I took him close, his weary, halting breath
Eased, and he spoke feverish, swift, but clear,
Voicing over and over the hideous fear
That they had lost the fight !
Ah ! Would they had ! Our fearful, burning loss
Cried through my soul how could I stoop and bless
His alien heart with our own helplessness *?
Yes, yes, I breathed, You won ! His great fear slipped
To the night. And dying, his chill hand gripped
A cruel iron cross.
HE died at morning. I was nursing then ;
The priest had shriven him, and his soul was white ;
But in the cruel stillness of that night
His tired eyes opened and his hand sought mine.
I took it softly. Pardon me, divine
Mary, Mother of men.
Then, first, I noticed his strong face, grown thin,
The yearning fever of his lips, the eyes
That longed for comfort. Was I too unwise
To stoop, and in the unseeing darkness, kiss
Away his fear of death*? O speak, was this,
Marv, a fearful sin*?
II. SONGS FOR CHILDREN AND OTHERS
SOME children like gay weather,
When the world is dry for play ;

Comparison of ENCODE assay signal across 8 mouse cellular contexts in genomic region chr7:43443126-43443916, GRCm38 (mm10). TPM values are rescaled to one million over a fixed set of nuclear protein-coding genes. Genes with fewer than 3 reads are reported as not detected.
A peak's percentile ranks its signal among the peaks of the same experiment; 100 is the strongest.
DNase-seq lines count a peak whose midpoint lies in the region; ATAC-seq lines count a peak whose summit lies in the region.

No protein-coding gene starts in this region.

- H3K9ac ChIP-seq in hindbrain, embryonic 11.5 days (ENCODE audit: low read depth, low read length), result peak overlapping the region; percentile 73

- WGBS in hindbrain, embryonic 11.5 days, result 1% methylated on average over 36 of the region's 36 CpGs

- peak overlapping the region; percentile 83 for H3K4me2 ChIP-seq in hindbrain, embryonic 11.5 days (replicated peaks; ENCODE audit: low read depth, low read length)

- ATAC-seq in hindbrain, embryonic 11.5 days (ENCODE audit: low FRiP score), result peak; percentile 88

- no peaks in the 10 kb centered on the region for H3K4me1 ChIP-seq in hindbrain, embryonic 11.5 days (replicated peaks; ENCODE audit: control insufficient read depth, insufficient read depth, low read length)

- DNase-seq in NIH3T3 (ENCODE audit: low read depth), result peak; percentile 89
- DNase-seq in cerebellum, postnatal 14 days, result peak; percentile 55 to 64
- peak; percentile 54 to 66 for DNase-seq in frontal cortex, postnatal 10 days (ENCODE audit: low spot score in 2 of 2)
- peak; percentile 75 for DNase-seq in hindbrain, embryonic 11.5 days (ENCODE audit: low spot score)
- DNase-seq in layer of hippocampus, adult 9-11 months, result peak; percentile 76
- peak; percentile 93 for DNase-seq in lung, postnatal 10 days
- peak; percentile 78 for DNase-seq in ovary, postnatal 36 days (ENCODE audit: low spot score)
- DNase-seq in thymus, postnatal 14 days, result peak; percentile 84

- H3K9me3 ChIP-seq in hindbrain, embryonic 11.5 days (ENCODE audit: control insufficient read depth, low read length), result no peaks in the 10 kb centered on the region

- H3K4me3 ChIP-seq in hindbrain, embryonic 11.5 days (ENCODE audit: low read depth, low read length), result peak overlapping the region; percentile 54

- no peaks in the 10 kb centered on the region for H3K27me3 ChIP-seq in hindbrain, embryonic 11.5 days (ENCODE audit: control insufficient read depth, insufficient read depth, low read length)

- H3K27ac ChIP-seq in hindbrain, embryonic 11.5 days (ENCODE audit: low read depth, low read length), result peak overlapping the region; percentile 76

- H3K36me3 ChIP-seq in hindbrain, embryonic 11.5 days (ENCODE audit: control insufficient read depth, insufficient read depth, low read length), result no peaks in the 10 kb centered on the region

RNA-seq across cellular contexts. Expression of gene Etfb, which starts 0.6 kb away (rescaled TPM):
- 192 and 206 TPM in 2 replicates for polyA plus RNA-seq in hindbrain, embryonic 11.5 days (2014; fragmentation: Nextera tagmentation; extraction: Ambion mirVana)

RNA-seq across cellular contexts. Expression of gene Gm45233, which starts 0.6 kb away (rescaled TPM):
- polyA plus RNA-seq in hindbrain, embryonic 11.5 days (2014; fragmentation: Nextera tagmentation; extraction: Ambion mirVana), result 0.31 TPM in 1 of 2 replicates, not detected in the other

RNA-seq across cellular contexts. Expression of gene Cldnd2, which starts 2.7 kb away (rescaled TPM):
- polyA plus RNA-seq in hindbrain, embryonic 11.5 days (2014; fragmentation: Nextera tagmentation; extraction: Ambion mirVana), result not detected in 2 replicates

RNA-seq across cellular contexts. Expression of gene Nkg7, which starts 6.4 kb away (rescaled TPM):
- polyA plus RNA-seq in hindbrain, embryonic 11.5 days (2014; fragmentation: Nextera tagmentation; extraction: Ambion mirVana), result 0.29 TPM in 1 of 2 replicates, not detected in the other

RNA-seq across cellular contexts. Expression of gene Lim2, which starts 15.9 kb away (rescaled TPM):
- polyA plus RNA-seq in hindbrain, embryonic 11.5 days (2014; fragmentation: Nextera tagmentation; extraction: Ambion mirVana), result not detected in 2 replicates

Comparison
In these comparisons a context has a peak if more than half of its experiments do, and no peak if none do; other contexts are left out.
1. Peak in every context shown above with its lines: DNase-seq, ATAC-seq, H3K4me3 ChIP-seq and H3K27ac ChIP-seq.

But that s so quiet and stupid,
I like a windy day ;
When the gray clouds hide the sky,
And the furry white clouds sink low,
And the thunder-heads tumble over the hill
From where, I don t quite know ;
W T hen small drops rustle the leaves,
And large drops bend the flowers,
Pounding the dusty turn-pike
Rain, rain for hours and hours,
Till the big brooks jump down the mountain,
And the little brooks cover the plain,
Oh, yes, I like the rainy days,
When the world gets clean again.
FOUR bright pennies in a purse of brown.
Shall I buy mamma a purple gown,
Or a cart to drive her round the town,
Or shall I salt the money down*?
Four bright pennies in a purse of brown.
Four bright windows where the street-car stops,
Oh lollypops ! Oh lollypops !
And two-for-a-penny lemon drops
Such fascinating candy shops !
Four bright windows where the street-car stops.
WHY are my good dreams all done up
In boxes quite so small *?
They stop at just the nicest parts,
I d like to dream them all !
I dreamed a fairy princess came
And promised me a kiss,
But just before she paid I woke
Now what a thing to miss !
RJMBLE, rumble, rumble, goes the gloomy "L,"
And the street-car rattles on as well,
Motor-trucks wheeze and limousines purr,
Everything is noisy all the world s a-stir !
Bang-whirr! Bang-whirr! We ll join, too,
The pavement may be dirty, but the sky s clean blue !